People v Clark
2008 NY Slip Op 03999 [51 AD3d 1050]
May 1, 2008
Appellate Division, Third Department
Published by New York State Law Reporting Bureau pursuant to Judiciary Law § 431.
As corrected through Wednesday, July 16, 2008

The People of the State of New York, Respondent, v Ronald Clark, Appellant.

[*1] Carl J. Silverstein, Lakeland, Fla., for appellant.

P. David Soares, District Attorney, Albany (Bradley A. Sherman of counsel), for respondent.

Stein, J. Appeal from a judgment of the Supreme Court (McDonough, J.), rendered October 4, 2006 in Albany County, upon a verdict convicting defendant of the crimes of aggravated criminal contempt, criminal contempt in the first degree and assault in the third degree.

On April 6, 2006, the victim, a taxi cab driver, returned to the garage at the end of her shift at 6:00 a.m. where defendant, the father of two of her children and against whom she had an order of protection filed on March 9, 2006, was waiting for her. Defendant was allegedly upset because the victim had refused to pick him up when he called for a cab and because two of the victim's male coworkers were in her cab. The victim insisted that she and defendant go to pick up one of their children, who defendant was supposed to be watching, so they took a cab, driven by one of the victim's coworkers, to the apartment of defendant's girlfriend to get the child. The victim testified that, when defendant brought their child out to the cab where she was waiting, defendant got back into the cab, pulled out a knife, placed it on his lap and told the victim that she was not leaving the cab until they talked. Defendant asked the cab driver to drop them off at a bus stop. The victim testified that, after she placed the child in the bus shelter, defendant punched, elbowed and kicked her and grabbed her cellular telephone and $50 cash. A passing city bus driver noticed that the victim was distraught and radioed another bus on the route asking that driver to check on the situation. The second driver asked the victim if she [*2]needed help and the victim requested that he call the police. The victim testified that defendant then fled when he noticed the bus driver calling the police. After the police arrived on the scene, the victim was transported to the hospital, where she was treated for her injuries and released.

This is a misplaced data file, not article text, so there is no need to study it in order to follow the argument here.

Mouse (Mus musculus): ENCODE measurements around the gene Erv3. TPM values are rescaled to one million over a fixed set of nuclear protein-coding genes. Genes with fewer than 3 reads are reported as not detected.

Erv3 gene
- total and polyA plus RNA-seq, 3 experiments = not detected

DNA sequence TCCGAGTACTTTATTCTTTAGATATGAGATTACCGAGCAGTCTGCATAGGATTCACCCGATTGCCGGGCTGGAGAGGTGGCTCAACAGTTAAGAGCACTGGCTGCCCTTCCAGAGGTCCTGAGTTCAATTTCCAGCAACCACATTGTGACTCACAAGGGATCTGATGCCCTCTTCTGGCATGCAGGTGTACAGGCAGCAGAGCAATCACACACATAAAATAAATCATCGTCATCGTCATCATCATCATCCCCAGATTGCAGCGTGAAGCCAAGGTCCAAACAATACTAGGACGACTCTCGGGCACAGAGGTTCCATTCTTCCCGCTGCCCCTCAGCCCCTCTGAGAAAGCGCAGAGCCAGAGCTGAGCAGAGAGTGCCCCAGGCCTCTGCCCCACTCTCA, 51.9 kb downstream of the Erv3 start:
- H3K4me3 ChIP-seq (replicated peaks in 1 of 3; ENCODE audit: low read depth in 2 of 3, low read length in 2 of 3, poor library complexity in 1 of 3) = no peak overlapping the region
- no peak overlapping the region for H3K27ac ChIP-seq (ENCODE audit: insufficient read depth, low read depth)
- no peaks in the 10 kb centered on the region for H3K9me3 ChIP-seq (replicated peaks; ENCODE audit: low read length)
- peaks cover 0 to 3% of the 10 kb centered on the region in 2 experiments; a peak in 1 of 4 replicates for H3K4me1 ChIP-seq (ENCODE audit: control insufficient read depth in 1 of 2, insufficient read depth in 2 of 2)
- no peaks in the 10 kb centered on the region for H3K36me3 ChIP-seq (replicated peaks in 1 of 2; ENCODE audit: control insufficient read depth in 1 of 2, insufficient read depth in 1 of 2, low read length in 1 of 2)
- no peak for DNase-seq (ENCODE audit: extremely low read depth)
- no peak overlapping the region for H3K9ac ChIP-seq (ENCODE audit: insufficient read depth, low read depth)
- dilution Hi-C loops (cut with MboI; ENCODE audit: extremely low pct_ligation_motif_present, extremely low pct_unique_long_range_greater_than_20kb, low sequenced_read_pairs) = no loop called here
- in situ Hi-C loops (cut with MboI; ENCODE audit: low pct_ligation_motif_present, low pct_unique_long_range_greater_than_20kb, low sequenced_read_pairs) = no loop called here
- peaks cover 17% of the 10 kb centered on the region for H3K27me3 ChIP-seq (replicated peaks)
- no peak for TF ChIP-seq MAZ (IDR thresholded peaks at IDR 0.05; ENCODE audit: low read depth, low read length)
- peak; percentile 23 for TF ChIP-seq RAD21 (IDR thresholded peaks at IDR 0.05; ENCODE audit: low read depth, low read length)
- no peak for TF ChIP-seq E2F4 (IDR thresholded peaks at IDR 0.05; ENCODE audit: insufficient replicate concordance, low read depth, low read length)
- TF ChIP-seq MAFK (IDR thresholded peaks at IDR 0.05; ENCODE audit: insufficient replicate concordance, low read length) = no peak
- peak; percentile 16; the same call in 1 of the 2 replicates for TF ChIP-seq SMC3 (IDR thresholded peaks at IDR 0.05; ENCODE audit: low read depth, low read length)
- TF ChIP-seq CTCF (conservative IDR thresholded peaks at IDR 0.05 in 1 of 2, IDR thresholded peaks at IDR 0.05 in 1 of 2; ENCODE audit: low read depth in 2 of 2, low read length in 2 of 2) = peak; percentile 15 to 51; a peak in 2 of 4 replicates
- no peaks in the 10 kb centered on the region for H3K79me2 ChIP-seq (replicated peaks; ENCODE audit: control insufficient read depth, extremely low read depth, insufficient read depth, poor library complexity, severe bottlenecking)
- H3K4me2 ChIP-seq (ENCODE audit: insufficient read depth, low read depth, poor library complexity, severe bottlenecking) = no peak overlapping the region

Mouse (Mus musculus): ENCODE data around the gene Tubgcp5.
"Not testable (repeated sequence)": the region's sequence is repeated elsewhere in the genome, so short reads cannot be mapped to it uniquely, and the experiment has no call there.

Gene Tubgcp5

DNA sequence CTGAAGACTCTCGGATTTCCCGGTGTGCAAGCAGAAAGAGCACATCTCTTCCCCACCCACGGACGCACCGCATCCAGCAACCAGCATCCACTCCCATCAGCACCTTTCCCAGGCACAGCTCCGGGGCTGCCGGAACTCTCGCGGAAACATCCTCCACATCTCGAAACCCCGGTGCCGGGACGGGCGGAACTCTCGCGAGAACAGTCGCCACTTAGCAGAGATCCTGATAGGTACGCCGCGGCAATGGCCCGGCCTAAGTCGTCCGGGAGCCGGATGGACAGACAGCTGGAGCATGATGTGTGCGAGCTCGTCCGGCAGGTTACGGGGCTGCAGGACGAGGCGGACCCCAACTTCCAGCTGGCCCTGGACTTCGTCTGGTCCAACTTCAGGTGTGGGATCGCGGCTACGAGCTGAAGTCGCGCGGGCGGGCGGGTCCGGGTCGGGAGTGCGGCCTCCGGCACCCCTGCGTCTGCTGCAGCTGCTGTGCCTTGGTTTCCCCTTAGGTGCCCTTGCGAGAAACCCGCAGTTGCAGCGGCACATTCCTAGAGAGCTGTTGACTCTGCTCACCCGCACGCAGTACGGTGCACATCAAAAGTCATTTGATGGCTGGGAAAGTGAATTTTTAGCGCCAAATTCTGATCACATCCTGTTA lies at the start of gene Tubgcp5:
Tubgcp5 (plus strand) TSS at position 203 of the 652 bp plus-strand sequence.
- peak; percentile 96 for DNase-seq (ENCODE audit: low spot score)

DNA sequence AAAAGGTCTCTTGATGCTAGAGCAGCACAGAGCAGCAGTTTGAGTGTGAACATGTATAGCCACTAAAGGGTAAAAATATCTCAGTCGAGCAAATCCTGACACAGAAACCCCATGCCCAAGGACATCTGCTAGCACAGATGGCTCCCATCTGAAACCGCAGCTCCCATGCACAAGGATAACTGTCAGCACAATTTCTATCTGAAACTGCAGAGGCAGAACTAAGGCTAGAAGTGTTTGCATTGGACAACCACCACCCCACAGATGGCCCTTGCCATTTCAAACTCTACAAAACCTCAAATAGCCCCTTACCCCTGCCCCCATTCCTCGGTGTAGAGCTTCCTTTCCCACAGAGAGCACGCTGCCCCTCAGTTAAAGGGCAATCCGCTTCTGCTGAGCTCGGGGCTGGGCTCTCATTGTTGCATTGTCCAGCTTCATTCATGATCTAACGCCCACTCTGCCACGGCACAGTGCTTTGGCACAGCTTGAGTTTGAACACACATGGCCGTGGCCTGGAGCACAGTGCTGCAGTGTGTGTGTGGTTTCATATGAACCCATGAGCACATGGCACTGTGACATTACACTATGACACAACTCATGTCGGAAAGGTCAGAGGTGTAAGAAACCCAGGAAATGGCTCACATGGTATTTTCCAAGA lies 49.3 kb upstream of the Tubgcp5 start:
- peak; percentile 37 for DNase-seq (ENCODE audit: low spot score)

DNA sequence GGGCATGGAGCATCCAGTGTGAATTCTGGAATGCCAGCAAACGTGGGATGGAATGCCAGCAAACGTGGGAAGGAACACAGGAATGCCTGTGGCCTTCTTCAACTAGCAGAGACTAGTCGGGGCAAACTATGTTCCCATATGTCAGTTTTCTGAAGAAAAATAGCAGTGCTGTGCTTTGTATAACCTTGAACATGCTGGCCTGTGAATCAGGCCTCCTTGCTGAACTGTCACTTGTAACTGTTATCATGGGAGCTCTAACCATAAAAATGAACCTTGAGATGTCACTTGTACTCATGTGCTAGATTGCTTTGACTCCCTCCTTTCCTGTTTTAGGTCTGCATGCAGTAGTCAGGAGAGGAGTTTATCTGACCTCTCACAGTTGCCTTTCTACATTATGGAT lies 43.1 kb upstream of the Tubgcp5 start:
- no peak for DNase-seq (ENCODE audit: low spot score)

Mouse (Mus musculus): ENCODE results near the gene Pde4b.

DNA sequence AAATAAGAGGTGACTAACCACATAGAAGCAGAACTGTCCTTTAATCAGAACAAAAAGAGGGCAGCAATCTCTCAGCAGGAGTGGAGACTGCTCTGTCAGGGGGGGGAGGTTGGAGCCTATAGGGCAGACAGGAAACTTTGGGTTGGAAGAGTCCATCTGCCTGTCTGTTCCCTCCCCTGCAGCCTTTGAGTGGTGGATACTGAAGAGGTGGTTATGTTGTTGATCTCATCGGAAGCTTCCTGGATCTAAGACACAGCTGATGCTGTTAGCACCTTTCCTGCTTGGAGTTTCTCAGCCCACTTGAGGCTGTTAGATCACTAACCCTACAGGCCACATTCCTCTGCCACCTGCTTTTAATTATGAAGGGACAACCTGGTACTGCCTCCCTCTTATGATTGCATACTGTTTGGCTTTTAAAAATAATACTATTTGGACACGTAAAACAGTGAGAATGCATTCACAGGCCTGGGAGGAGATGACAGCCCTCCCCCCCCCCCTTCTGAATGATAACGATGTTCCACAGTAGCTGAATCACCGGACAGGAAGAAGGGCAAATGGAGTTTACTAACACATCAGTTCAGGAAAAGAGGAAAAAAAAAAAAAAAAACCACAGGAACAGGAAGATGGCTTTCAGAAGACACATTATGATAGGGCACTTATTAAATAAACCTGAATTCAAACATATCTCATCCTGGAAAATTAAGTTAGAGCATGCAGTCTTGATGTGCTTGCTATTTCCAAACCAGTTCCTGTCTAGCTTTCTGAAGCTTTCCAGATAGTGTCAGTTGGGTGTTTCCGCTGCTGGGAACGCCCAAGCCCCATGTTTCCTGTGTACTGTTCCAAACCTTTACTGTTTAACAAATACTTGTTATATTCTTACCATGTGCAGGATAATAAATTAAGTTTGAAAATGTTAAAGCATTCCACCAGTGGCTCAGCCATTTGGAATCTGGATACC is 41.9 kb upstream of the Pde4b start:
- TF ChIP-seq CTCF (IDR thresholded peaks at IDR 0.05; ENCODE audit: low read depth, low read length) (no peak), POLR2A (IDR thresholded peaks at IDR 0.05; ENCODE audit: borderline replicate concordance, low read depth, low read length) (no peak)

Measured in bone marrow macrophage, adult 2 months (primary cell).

Defendant was charged with the crimes of robbery in the third degree, aggravated criminal contempt, criminal contempt in the first degree, assault in the third degree and menacing in the second degree. Following a jury trial, defendant was convicted of aggravated criminal contempt, criminal contempt in the first degree and assault in the third degree. Defendant was sentenced as a second felony offender to prison terms of 3½ to 7 years for the conviction of aggravated criminal contempt, 2 to 4 years for the conviction of criminal contempt in the first degree and one year for the conviction of assault in the third degree, all to be served concurrently. Defendant now appeals and we affirm.

In determining whether defendant's convictions were against the weight of the evidence, "[i]f based on all the credible evidence a different finding would not have been unreasonable" (People v Bleakley, 69 NY2d 490, 495 [1987]), this Court must " 'weigh the relative probative force of conflicting testimony and the relative strength of conflicting inferences that may be drawn from the testimony' " (id., quoting People ex rel. MacCracken v Miller, 291 NY 55, 62 [1943]; see People v Khuong Dinh Pham, 31 AD3d 962, 964 [2006]). Viewing the evidence in a neutral light and giving appropriate deference to the jury's "superior opportunity to assess the witnesses' credibility" (People v Gilliam, 36 AD3d 1151, 1153 [2007], lv denied 8 NY3d 946 [2007]; see People v Griffin, 26 AD3d 594, 596 [2006], lv denied 7 NY3d 756 [2006]), we do not find that the verdict was contrary to the weight of the evidence. The medical evidence was consistent with the victim's testimony that she was punched in the face and kicked in the leg. Additionally, the responding police officer observed swelling of the victim's face and her indication that she was in pain. The police officer also testified that the victim identified defendant as the person who attacked her.

In light of the evidence which supports the charges, we are not persuaded that minor inconsistencies between the victim's trial testimony and the other evidence (including the victim's own pretrial statements), together with defendant's assertions that the victim had a motive to lie, demonstrate that the verdict was contrary to the weight of the evidence (see People v Gilliam, 36 AD3d at 1152-1153; People v Jegede, 304 AD2d 850, 851 [2003], lvs denied 100 NY2d 539 [2003], 3 NY3d 676 [2004]; People v Maxwell, 260 AD2d 653, 654-655 [1999], lv denied 93 NY2d 1004 [1999]).

Defendant's contentions that the indictment was defective and that charging him with both aggravated criminal contempt and criminal contempt in the first degree was duplicitous and violated double jeopardy principles were not properly preserved for our review (see People v Miller, 27 AD3d 1017, 1018 [2006]; People v Stabb, 9 AD3d 738, 739 [2004]). Had they been preserved, we would find them to be without merit (see Penal Law former § 215.52; People v Wilmore, 305 AD2d 117, 118 [2003], lv denied 100 NY2d 589 [2003]).

Cardona, P.J., Carpinello, Rose and Malone Jr., JJ., concur. Ordered that the judgment is affirmed.